Editorial Board   Guest Author

Mr. Takach, Jr.

Richard Takach, Jr.

President & CEO, Vesta Hospitality

In 1996, Richard Takach co-founded Vesta Hospitality with a vision of creating unique hotels that offer the finest in quality and service. With more than 30 years of experience in the hotel industry, he has earned a reputation for attracting and retaining talented hospitality industry professionals who in turn create award-winning hotels with outstanding customer satisfaction. Before forming his own company, Mr. Takach served as Regional Manager for the Marriott Corporation in Bethesda, Maryland, and spent seven years as Executive Vice President of Dimension Development Company of Natchitoches, Louisiana. He has served on Hilton Hotels' Advisory Council and was Chairman (2007/8) of the Owner's Association for InterContinental Hotels Group. Mr. Takach is currently represents the Past Chairman for this organization and is also the Chairman of the Asia Pacific Region. Mr. Takach graduated from Pennsylvania State University with a degree in business administration and has since gained first-hand experience in every aspect of hotel operations, management and development. Mr. Takach is an active community leader generously giving his time as an active member to the Vancouver Rotary Club and the Vancouver Historic Trust. He serves as Chairman of the Evergreen Highway Trail Coalition and serves on the Board as Chairman for the Clark College Foundation in Vancouver, Washington.

Mr. Takach, Jr. can be contacted at 360-737-0442 or rtakach@vestahospitality.com

Coming up in September 2020...

Hotel Law: Protecting Guest Privacy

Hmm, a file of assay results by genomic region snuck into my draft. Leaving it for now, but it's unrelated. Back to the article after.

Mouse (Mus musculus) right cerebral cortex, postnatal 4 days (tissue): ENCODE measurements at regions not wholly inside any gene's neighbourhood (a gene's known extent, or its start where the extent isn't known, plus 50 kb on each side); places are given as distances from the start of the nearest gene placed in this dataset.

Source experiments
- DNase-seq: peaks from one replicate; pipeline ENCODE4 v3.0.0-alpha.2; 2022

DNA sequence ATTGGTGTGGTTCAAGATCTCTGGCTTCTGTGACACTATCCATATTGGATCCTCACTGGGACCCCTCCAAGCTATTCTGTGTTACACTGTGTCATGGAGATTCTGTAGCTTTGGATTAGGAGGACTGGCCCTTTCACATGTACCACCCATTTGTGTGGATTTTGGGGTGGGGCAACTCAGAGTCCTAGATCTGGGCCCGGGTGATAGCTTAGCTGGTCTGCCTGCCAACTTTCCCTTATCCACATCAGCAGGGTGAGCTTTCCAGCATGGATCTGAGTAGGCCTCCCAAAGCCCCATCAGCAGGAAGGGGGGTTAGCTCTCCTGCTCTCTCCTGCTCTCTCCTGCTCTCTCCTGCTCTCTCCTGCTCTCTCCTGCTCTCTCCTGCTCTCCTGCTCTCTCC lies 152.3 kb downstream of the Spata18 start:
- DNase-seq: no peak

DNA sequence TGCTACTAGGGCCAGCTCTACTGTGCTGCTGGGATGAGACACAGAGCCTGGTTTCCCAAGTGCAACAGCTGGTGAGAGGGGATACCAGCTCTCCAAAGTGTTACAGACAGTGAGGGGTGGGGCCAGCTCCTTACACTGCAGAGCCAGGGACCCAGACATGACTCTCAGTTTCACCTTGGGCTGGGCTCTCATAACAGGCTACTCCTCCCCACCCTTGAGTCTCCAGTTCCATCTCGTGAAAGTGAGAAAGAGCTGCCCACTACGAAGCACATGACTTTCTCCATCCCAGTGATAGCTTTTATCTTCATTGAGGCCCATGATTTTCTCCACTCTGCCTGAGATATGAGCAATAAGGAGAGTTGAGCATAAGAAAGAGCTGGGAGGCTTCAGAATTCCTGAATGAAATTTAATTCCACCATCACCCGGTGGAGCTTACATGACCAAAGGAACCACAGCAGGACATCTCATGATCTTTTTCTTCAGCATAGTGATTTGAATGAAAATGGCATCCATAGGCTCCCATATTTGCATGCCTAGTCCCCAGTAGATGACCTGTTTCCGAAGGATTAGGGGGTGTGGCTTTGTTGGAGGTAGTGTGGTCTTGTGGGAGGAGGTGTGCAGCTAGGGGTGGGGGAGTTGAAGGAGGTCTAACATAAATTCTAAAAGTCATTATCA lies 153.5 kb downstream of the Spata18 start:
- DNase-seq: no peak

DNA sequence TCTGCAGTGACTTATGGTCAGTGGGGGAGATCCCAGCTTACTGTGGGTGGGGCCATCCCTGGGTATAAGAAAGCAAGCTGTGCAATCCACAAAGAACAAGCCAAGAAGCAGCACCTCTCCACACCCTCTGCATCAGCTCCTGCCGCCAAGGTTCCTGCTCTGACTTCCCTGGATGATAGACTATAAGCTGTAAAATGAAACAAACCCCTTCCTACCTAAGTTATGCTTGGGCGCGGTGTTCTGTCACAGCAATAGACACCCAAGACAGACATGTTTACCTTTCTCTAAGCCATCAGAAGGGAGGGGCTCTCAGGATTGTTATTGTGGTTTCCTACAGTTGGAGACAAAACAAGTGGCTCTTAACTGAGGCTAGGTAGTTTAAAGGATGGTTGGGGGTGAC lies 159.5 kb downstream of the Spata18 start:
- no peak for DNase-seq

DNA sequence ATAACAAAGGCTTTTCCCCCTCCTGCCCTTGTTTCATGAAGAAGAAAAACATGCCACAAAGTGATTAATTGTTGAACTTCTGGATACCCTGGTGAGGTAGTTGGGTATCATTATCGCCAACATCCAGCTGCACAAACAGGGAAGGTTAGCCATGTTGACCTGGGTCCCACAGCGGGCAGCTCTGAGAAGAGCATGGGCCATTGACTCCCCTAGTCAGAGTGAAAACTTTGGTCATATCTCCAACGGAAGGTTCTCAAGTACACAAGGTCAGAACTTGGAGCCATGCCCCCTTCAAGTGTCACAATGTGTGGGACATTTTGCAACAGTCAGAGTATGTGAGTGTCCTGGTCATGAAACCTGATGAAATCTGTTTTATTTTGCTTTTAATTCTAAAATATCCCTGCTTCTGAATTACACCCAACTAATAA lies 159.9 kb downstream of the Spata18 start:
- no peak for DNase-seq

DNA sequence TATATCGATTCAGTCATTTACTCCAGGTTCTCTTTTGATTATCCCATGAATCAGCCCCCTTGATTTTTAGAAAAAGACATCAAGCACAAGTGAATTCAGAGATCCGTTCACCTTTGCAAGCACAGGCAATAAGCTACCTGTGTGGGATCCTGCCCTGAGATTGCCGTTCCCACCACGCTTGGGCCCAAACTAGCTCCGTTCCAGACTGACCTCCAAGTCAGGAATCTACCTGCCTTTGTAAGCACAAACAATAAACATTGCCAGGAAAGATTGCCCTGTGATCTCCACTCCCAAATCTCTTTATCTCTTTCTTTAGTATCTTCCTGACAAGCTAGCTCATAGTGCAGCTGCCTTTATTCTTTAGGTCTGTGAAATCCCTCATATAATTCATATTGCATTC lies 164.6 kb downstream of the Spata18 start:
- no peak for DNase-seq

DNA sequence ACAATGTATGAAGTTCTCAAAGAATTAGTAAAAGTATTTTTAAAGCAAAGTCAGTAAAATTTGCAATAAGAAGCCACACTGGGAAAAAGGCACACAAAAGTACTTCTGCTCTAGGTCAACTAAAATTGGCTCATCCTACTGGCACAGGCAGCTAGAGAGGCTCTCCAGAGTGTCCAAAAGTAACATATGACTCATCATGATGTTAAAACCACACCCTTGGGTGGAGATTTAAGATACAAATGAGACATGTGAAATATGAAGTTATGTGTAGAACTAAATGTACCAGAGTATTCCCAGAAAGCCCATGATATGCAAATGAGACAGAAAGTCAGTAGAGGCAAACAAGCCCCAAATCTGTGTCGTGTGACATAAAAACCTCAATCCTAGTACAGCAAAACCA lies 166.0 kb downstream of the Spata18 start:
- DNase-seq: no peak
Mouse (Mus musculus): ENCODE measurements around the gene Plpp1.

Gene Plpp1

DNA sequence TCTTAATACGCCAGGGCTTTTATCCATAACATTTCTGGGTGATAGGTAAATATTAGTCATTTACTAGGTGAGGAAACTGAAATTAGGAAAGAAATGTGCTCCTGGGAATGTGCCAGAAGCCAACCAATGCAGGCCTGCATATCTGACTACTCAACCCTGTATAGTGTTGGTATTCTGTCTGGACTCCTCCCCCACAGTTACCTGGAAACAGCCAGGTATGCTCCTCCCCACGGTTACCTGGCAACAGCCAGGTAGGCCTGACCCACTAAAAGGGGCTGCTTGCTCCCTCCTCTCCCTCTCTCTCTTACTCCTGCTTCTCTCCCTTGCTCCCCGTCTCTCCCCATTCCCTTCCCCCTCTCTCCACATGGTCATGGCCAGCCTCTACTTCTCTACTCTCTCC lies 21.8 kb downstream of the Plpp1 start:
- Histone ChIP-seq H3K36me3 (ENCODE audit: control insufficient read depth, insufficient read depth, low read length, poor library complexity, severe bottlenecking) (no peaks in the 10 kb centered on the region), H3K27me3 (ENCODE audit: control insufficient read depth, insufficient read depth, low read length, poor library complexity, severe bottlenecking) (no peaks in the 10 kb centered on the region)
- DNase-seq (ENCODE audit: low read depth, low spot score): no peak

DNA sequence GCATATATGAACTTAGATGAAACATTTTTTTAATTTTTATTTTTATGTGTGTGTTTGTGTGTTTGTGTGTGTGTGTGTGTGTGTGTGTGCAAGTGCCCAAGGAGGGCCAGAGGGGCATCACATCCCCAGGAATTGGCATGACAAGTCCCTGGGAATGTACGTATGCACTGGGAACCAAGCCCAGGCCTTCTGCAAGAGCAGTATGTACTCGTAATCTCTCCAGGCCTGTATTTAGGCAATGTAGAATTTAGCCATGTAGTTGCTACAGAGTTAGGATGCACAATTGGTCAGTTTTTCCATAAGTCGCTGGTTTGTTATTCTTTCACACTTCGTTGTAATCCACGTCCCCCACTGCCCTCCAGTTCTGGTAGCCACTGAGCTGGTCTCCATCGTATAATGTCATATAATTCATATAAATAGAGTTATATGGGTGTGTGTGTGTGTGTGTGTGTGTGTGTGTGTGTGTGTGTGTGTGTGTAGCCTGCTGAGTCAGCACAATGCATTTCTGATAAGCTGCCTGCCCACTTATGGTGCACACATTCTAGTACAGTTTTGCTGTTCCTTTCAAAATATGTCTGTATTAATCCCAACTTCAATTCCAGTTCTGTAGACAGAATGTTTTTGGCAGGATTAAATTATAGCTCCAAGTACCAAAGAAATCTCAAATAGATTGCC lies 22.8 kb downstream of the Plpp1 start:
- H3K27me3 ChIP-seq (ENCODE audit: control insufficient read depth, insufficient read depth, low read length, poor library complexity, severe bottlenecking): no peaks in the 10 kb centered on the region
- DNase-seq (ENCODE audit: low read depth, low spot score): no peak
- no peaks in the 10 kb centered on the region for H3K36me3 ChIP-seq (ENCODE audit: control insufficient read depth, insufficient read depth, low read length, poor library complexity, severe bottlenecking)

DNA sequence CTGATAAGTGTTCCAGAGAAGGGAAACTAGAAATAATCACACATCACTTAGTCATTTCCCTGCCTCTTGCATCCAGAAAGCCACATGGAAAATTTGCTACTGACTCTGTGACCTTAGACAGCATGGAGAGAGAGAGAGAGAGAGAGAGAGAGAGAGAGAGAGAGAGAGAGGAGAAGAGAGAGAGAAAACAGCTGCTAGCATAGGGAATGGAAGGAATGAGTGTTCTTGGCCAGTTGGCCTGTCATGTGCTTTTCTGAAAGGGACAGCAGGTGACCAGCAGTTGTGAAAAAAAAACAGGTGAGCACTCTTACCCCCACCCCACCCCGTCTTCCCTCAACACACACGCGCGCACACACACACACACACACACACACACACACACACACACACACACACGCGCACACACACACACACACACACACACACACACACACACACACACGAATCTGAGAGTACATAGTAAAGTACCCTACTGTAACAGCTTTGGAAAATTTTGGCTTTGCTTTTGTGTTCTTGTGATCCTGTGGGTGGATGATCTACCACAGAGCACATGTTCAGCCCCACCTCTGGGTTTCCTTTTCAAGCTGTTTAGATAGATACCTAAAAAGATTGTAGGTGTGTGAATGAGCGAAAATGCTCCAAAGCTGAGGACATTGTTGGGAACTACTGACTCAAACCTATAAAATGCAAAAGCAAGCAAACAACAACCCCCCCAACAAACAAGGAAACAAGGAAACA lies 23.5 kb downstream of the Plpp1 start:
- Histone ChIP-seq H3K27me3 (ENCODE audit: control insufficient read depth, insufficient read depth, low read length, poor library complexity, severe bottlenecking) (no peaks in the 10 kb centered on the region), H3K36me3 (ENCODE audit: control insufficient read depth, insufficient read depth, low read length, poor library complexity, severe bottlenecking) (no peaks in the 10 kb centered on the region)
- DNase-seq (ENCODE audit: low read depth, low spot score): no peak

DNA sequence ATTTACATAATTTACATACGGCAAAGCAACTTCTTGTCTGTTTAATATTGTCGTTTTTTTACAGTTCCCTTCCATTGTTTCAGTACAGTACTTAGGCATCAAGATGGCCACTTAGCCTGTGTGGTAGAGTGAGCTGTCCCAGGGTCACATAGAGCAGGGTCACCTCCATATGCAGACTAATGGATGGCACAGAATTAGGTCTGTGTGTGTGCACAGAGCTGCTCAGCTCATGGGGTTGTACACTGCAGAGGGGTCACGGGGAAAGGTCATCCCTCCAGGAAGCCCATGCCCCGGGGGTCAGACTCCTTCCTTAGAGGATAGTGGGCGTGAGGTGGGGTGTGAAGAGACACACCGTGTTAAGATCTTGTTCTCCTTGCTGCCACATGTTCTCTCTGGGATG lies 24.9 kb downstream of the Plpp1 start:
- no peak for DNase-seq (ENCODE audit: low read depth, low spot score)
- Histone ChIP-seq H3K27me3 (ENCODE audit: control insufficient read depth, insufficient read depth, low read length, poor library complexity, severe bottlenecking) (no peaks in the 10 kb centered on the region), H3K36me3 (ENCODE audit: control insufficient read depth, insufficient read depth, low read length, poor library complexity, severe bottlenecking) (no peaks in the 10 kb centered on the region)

Every business is obligated to protect their customers from identity theft but unfortunately, data breaches have become all too common. In an effort to protect a guest's right to privacy and to safeguard their personal data, the European Union passed a General Data Protection Regulation (GDPR) that could hold hotels legally liable for any breaches that expose a customer's sensitive personal information. Though the GDPR only pertains to EU citizens' data, any international business that mishandles their data can be legally responsible. Another legal issue of concern is the fight involving hotel "resort fees." Several states attorney generals have recently filed suit against two major hotel chains in an effort to litigate this practice. Their suit alleges that these companies are "engaged in deceptive and misleading pricing practices and their failure to disclose fees is in violation of consumer protection laws." The suit seeks to force the hotel chains to advertise the true price of their hotel rooms. There are several other legal issues that the industry is being forced to address. Sexual harassment prevention in the workplace is still top of mind for hotel employers-particularly in New York and California, which now statutorily require harassment training. Hotels and motels in California will also soon be required to train all their employees on human trafficking awareness. Immigration issues are also of major concern to hotel employers, especially in the midst of a severe labor shortage. The government is issuing fewer H2B visas for low-skilled workers, as well as J-1 visas for temporary workers. Though there is little hope for any comprehensive immigration reform, hotel lobbying groups are actively seeking legal remedies to alleviate this problem. These are just a few of the critical issues that the December issue of the Hotel Business Review will examine in the area of hotel law.